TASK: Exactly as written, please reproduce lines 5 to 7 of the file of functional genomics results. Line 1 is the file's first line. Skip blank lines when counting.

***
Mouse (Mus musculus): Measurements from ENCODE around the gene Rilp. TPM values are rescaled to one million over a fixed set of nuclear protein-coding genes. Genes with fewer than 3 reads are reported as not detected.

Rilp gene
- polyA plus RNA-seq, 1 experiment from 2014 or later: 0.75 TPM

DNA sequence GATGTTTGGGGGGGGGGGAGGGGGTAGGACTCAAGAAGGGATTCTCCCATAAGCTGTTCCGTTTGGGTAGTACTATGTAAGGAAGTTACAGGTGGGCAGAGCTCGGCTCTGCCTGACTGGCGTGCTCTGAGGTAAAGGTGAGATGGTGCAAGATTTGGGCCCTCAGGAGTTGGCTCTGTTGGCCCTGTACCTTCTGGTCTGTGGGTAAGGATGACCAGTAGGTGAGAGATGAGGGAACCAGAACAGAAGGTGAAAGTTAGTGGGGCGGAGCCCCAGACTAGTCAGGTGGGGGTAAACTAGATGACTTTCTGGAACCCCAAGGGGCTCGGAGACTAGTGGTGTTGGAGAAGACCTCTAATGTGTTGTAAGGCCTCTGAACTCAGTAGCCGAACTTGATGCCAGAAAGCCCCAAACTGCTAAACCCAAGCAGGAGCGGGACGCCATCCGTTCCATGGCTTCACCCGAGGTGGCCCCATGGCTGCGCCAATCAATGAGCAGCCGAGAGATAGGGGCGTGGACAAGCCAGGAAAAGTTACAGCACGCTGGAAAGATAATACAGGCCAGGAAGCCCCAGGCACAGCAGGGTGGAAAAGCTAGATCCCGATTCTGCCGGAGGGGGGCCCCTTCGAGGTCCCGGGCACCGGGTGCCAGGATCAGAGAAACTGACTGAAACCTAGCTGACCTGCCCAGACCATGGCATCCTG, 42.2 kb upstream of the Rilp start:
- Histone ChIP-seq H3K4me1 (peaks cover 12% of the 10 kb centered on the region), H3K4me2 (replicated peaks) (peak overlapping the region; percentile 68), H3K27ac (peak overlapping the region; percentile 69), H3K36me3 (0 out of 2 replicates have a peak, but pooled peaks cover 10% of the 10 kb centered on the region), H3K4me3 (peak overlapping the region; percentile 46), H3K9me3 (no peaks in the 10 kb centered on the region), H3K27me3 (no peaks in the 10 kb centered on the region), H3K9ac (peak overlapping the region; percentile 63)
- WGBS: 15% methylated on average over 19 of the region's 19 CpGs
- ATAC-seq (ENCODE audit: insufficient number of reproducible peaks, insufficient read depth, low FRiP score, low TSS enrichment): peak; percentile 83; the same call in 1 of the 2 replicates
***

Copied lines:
- Histone ChIP-seq H3K4me1 (peaks cover 12% of the 10 kb centered on the region), H3K4me2 (replicated peaks) (peak overlapping the region; percentile 68), H3K27ac (peak overlapping the region; percentile 69), H3K36me3 (0 out of 2 replicates have a peak, but pooled peaks cover 10% of the 10 kb centered on the region), H3K4me3 (peak overlapping the region; percentile 46), H3K9me3 (no peaks in the 10 kb centered on the region), H3K27me3 (no peaks in the 10 kb centered on the region), H3K9ac (peak overlapping the region; percentile 63)
- WGBS: 15% methylated on average over 19 of the region's 19 CpGs
- ATAC-seq (ENCODE audit: insufficient number of reproducible peaks, insufficient read depth, low FRiP score, low TSS enrichment): peak; percentile 83; the same call in 1 of the 2 replicates